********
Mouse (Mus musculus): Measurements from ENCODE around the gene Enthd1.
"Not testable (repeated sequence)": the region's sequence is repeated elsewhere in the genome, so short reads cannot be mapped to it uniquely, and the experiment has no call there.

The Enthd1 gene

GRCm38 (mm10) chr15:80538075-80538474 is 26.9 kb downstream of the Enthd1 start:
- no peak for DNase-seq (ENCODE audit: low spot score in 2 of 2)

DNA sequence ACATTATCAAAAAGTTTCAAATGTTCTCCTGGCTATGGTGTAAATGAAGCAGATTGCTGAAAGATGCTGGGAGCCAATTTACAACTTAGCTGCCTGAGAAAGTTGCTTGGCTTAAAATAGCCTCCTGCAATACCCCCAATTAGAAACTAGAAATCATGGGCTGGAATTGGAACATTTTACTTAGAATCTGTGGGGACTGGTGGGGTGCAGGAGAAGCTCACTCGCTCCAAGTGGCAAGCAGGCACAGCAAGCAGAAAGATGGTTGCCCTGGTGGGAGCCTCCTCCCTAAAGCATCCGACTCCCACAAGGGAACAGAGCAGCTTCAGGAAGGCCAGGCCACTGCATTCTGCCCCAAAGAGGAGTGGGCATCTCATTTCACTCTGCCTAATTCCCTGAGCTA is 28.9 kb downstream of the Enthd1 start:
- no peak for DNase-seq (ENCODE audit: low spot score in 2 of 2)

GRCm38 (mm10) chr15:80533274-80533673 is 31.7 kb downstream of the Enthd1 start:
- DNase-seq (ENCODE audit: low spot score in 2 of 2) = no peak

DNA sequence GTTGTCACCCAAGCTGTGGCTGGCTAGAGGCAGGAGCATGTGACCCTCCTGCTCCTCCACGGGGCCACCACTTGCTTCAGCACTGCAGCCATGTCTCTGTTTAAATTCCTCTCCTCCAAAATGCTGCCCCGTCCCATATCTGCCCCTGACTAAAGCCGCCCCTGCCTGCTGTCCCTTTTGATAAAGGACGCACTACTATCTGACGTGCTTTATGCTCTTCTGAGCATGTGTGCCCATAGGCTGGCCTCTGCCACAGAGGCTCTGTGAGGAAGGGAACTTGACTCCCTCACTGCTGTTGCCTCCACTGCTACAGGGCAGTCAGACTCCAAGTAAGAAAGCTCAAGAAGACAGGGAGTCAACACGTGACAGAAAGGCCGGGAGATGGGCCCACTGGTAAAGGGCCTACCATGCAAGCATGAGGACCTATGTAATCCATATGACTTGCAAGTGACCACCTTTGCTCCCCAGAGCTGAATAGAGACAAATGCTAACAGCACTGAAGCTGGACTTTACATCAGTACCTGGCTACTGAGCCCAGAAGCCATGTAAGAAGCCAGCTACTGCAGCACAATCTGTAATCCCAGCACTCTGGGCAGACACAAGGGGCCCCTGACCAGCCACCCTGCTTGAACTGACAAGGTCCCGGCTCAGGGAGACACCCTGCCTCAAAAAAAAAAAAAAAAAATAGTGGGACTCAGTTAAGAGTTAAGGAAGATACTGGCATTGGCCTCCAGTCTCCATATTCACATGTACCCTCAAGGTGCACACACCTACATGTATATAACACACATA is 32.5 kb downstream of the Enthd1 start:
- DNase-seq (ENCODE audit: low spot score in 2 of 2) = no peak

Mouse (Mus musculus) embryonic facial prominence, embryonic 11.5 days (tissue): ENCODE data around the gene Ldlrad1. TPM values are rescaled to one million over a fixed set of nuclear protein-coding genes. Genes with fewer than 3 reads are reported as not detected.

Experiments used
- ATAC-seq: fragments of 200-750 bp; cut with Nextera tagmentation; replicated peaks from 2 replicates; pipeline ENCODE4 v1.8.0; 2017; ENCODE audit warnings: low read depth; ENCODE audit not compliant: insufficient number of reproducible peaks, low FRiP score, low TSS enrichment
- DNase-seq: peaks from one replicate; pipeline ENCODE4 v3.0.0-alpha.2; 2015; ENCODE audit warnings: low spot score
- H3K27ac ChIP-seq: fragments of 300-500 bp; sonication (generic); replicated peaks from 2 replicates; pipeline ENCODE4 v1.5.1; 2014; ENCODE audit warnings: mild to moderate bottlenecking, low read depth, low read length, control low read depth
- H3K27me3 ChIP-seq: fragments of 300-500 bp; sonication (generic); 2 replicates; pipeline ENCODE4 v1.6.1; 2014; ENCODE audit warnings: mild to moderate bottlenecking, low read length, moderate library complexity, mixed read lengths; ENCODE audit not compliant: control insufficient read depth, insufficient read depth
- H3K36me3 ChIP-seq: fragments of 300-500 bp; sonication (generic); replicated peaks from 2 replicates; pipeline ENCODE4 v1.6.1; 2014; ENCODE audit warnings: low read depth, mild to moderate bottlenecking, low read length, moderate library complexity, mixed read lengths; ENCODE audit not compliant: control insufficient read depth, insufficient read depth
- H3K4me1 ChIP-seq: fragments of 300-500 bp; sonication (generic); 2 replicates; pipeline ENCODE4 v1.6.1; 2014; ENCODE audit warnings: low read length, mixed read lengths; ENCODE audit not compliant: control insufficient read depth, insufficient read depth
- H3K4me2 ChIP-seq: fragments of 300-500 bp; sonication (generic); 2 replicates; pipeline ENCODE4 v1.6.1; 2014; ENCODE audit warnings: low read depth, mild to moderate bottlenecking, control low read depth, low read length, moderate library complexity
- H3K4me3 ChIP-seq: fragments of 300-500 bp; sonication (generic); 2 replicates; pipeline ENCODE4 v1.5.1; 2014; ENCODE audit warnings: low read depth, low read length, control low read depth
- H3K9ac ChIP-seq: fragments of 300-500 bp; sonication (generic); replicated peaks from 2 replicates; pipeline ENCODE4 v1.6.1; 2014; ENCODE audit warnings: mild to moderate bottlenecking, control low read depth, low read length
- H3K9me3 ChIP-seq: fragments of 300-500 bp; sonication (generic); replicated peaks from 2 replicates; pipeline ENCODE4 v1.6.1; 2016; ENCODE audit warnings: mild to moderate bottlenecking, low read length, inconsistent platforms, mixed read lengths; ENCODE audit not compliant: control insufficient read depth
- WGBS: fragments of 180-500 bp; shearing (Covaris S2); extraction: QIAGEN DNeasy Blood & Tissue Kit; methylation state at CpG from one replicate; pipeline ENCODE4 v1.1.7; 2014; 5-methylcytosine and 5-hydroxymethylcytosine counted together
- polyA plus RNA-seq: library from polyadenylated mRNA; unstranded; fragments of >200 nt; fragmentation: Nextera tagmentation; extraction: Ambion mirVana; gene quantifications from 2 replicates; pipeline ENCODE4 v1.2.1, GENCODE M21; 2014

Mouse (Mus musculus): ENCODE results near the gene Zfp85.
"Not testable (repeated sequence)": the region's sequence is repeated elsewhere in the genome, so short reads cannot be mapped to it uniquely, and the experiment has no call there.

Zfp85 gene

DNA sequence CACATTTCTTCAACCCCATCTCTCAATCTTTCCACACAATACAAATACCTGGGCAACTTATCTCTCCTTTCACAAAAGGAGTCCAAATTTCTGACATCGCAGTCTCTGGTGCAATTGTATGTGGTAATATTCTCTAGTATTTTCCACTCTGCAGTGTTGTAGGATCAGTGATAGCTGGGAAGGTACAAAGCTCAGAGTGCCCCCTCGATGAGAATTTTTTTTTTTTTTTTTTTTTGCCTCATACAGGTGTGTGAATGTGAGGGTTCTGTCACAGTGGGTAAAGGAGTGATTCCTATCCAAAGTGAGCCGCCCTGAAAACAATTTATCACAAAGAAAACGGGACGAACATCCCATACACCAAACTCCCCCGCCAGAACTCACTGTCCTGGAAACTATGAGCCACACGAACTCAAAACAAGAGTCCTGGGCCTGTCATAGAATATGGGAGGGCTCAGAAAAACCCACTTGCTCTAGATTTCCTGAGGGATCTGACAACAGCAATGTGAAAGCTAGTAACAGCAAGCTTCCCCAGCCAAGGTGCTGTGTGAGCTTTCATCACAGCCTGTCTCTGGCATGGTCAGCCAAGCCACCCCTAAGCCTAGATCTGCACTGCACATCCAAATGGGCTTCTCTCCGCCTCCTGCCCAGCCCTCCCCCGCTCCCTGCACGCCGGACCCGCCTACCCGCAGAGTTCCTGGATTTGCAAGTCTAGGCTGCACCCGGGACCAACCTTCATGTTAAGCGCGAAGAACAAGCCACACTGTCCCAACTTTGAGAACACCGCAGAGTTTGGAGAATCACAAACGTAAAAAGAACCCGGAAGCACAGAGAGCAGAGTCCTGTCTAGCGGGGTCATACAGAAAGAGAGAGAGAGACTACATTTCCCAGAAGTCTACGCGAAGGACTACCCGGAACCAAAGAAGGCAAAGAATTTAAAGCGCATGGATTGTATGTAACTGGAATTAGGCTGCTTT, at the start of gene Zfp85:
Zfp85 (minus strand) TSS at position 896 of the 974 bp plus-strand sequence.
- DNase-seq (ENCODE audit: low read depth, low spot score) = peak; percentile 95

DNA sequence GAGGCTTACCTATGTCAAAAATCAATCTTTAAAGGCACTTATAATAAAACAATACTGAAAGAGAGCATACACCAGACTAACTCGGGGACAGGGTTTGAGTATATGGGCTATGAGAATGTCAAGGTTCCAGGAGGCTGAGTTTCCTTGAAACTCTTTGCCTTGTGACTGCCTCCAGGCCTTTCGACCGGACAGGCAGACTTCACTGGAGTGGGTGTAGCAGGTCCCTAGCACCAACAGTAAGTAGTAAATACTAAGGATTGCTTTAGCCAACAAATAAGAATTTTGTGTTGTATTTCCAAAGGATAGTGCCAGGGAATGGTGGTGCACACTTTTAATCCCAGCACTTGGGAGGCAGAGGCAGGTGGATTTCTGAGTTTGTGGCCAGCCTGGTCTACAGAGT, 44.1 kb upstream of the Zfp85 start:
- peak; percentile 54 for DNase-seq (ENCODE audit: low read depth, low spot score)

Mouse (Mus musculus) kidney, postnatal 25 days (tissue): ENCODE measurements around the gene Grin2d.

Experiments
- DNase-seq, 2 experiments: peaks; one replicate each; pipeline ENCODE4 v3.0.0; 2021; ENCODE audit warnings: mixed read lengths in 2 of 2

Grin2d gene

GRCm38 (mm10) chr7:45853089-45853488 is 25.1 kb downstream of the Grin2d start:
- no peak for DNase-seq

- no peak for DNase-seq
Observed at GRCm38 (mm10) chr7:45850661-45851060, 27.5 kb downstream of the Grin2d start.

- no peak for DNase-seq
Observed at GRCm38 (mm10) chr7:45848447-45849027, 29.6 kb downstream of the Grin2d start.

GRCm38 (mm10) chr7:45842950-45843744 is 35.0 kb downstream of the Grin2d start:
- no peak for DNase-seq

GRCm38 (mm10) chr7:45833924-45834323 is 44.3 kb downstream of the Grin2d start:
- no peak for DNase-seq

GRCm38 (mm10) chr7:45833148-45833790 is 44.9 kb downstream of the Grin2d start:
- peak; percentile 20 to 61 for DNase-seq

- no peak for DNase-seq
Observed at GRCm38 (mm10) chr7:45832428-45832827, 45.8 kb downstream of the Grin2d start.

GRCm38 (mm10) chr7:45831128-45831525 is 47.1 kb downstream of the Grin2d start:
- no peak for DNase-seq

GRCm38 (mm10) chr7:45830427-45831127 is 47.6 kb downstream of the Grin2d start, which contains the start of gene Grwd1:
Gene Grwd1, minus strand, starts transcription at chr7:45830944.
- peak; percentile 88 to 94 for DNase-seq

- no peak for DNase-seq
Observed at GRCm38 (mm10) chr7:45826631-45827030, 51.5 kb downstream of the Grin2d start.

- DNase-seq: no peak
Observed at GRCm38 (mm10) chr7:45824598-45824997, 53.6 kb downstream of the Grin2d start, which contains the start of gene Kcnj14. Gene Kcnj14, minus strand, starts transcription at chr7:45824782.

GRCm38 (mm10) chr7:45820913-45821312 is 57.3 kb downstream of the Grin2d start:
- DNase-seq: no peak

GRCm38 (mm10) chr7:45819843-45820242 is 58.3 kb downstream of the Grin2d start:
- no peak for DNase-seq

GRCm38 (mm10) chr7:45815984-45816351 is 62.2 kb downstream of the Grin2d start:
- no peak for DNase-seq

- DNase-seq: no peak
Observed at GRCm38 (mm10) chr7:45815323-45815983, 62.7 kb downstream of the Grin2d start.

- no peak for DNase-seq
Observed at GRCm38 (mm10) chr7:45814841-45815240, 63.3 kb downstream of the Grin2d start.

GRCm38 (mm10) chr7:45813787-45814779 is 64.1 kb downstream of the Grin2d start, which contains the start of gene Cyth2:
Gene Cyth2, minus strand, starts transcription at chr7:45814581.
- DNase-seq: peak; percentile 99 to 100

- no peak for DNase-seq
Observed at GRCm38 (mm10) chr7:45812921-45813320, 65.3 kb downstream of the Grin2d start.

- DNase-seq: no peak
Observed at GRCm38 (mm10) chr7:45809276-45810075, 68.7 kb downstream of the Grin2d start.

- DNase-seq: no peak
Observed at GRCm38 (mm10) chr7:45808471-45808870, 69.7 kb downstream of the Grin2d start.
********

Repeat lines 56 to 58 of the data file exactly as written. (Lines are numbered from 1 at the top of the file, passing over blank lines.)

- peak; percentile 88 to 94 for DNase-seq

- no peak for DNase-seq
Observed at GRCm38 (mm10) chr7:45826631-45827030, 51.5 kb downstream of the Grin2d start.